A Ranthambore tiger wakes up the world community
A roar in captivity
A NINE-YEAR-OLD tiger, popularly called Ustad (T24), killed Rampal Saini, a forest guard in the Ranthambore National Park in Rajasthan on May 8. The tiger attacked the guard when he was patrolling on foot in the big cat’s territory. Ustad has also been held responsible for killing three more persons in the past—a 23-year-old man in July 2010, a 19-year-old boy in March 2012 and an assistant forester in October 2012. After the latest incident, forest guards and village residents in the park protested and demanded the tiger be captured. Ustad was then tranquilised, captured and transported to the Sajjangarh Biological Park in Udaipur, 400 km away from the tiger’s original territory.
Ustad has been one of the most photographed tigers in Ranthambore and has a huge fan following. Following its capture, a wave of protests erupted on the social media; several candlelight vigils were held. The protesters demanded the tiger be released in its original territory. Public interest petitions were filed questioning the legality of the forest department’s action. They alleged that the forest department had declared Ustad a “man-eater” without probing into scientific evidence and without following the due process of law (see ‘Not followed?’).
Man-eater or not?
Though the petition, filed by Pune-based wildlife excursionist Chandra Bhal Singh through environment lawyer Sanjay Upadhyay, was dismissed on May 28 by the Rajasthan High Court upholding the forest department’s action, opinion is divided over Ustad’s behaviour and the forest department’s actions. Why the tiger was not monitored after the first kill, ask wildlife experts. Guidelines of the National Tiger Conservation Authority (NTCA), the highest body to formulate policies on tiger conservation, recommend that an independent team of experts should be constituted after a human kill by the tiger to monitor its day-to-day movements and ascertain its behaviour as a man-eater before deciding to capture it.
A typical man-eater persistently stalks and hunts human beings. The deaths attributed to Ustad occurred over a period of five years. This allows conservationists to argue that he is not a habitual human killer. Significantly, all the kills occurred in Ustad’s territory, leading to the conclusion that he has not been following or stalking humans to kill them. Besides, Ustad’s territory is located on the busiest road of Ranthambore—hundreds of pilgrims walk through this area to visit a Ganesha temple each day. Conservationists say if Ustad is indeed a man-eater, why did he not attack any pilgrims all these years. BinaKak, former forest minister of Rajasthan, posted a picture on the social media, in which a group of women are standing and looking at Ustad as he crosses the road. In normal circumstances, tigers are shy of humans and are known to avoid confrontation.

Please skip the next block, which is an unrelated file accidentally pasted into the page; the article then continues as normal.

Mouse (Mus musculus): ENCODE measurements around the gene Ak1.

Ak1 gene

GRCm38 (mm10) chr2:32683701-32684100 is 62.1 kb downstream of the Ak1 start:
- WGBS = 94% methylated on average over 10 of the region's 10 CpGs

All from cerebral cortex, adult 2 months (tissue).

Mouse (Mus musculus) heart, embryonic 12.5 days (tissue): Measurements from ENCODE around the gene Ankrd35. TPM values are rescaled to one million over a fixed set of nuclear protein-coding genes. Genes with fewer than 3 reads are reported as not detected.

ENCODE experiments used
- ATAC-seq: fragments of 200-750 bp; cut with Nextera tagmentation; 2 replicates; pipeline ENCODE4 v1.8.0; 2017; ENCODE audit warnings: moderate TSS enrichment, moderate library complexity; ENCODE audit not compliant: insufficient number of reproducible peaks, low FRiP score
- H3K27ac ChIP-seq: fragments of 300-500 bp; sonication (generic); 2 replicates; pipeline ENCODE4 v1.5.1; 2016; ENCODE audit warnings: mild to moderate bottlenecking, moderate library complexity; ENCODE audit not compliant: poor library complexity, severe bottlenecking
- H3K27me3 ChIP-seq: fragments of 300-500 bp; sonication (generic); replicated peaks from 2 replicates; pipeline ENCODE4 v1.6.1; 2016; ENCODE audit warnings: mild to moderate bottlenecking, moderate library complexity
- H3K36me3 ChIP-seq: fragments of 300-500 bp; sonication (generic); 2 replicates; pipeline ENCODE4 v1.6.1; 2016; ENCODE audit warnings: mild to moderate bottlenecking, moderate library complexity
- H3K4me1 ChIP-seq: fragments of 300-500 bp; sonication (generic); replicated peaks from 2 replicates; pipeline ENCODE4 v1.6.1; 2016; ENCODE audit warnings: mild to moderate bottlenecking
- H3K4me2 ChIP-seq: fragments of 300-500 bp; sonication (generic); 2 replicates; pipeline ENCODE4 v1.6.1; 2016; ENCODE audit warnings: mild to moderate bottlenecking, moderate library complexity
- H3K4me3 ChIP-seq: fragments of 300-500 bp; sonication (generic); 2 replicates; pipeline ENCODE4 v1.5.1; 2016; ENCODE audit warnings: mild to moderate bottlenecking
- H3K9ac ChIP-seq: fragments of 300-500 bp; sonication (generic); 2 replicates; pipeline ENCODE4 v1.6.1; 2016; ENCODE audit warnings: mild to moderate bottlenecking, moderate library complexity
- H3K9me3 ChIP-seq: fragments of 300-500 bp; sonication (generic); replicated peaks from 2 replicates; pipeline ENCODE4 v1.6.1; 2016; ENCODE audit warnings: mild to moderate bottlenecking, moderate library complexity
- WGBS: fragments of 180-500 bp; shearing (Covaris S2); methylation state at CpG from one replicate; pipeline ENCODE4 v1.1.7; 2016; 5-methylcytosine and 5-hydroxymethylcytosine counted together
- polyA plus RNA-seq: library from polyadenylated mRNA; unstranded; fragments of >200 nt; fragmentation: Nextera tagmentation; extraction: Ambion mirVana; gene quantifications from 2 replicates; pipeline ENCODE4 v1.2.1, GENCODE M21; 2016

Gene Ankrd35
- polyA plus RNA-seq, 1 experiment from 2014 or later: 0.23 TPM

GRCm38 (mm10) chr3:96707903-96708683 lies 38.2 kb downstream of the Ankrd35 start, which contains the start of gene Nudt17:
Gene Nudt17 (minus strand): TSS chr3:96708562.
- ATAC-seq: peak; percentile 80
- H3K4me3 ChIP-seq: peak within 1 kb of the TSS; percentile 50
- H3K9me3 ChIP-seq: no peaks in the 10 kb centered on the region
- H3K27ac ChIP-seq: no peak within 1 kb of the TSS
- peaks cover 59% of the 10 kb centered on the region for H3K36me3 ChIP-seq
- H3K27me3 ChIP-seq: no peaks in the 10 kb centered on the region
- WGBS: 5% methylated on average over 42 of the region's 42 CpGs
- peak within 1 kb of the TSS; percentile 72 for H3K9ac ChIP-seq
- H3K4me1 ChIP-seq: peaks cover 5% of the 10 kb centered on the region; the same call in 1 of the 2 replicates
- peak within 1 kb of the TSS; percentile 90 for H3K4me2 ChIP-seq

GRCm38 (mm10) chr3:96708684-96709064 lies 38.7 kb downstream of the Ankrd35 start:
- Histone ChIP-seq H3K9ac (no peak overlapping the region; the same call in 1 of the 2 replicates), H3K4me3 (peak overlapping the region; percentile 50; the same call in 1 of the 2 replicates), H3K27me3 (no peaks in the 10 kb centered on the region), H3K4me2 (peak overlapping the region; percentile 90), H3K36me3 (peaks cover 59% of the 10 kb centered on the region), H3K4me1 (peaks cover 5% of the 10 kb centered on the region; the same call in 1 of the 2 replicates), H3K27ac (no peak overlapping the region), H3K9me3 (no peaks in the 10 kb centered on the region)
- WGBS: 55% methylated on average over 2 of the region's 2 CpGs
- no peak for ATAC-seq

Some argue that the tiger’s behaviour may have to do with circumstances. Ustad had been traumatised by several instances of tranquilisation—once when it had contracted abscess on his paw, for constipation, and to tie a radio collar, as well as to remove it. Also, the relocation of eight tigers from Ranthambore to Sariska in 2008 disturbed its natural family structures. Such episodes made it irritable, furious, restless and suspicious of humans.
Meat of the matter
NTCA has set up an enquiry committee along with the scientists from the Wildlife Institute of India, Dehradun, to ascertain if Ustad had the traits of a man-eater, its role in the alleged kills, and whether the decision to capture the tiger was right. R K Tyagi, Chief Wildlife Warden of Rajasthan, defends his decision saying Ustad is a dangerous tiger. “We had been closely observing T24’s behaviour for some months and we could see he had lost fear for humans and dug his jaws in the victim’s necks. After the fourth human kill, it was important to relocate it,” he adds.
K Ullas Karanth, renowned tiger expert and Director for Science-Asia, Wildlife Conservation Society, New York, says the forest authorities were correct in removing Ustad from the wild. “I feel they (the authorities) should have done this when the first attack took place. When there is a definite case of predation on human beings by a big cat, no further chances can be taken,” he adds. On the question of conservationists’ insistence on following NTCA guidelines, Karanth says, NTCA guidelines are long and in some parts, impractical. Often the available evidence may be circumstantial, but risking another attack on humans is simply not an option for rational conservationists.
He also warns against excessive focus on individual tigers, and not on saving the tiger as a species. “Conservationists should worry about the declining political and social support to nature reserves because of these rare instances of human predation. Our studies in Karnataka show that high density tiger population areas, such as the ones in Nagarahole or Ranthambore, will lose about 20 per cent of its population each year due to deaths and dispersal. Yet these populations remain at high densities because of very high rates of reproduction. I am worried that potentially dangerous individual tigers are not being captured or killed in time to prevent upsurge of animosity against nature conservation.”
| Not followed?
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